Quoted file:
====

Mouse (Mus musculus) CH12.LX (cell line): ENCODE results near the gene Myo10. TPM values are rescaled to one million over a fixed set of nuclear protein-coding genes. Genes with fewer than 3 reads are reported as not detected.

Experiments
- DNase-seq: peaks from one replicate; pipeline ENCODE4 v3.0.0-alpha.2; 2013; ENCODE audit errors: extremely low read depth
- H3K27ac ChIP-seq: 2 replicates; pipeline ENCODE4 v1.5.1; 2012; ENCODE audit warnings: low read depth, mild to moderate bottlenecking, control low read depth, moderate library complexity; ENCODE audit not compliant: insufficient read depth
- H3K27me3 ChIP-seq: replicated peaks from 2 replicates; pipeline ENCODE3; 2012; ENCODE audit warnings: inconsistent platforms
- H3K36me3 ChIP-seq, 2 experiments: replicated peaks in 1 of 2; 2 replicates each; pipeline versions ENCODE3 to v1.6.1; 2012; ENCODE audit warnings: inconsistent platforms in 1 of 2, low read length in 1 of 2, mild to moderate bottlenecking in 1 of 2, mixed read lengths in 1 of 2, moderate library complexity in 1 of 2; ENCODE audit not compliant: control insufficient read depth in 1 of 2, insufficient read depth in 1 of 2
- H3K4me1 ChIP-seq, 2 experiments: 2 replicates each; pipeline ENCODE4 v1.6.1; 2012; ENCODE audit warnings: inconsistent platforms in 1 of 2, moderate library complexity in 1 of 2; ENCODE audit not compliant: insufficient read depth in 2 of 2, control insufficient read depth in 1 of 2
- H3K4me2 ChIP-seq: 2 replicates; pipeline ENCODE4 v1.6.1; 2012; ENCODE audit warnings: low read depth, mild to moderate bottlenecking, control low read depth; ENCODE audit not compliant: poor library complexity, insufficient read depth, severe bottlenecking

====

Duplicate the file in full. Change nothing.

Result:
Mouse (Mus musculus) CH12.LX (cell line): ENCODE results near the gene Myo10. TPM values are rescaled to one million over a fixed set of nuclear protein-coding genes. Genes with fewer than 3 reads are reported as not detected.

Experiments
- DNase-seq: peaks from one replicate; pipeline ENCODE4 v3.0.0-alpha.2; 2013; ENCODE audit errors: extremely low read depth
- H3K27ac ChIP-seq: 2 replicates; pipeline ENCODE4 v1.5.1; 2012; ENCODE audit warnings: low read depth, mild to moderate bottlenecking, control low read depth, moderate library complexity; ENCODE audit not compliant: insufficient read depth
- H3K27me3 ChIP-seq: replicated peaks from 2 replicates; pipeline ENCODE3; 2012; ENCODE audit warnings: inconsistent platforms
- H3K36me3 ChIP-seq, 2 experiments: replicated peaks in 1 of 2; 2 replicates each; pipeline versions ENCODE3 to v1.6.1; 2012; ENCODE audit warnings: inconsistent platforms in 1 of 2, low read length in 1 of 2, mild to moderate bottlenecking in 1 of 2, mixed read lengths in 1 of 2, moderate library complexity in 1 of 2; ENCODE audit not compliant: control insufficient read depth in 1 of 2, insufficient read depth in 1 of 2
- H3K4me1 ChIP-seq, 2 experiments: 2 replicates each; pipeline ENCODE4 v1.6.1; 2012; ENCODE audit warnings: inconsistent platforms in 1 of 2, moderate library complexity in 1 of 2; ENCODE audit not compliant: insufficient read depth in 2 of 2, control insufficient read depth in 1 of 2
- H3K4me2 ChIP-seq: 2 replicates; pipeline ENCODE4 v1.6.1; 2012; ENCODE audit warnings: low read depth, mild to moderate bottlenecking, control low read depth; ENCODE audit not compliant: poor library complexity, insufficient read depth, severe bottlenecking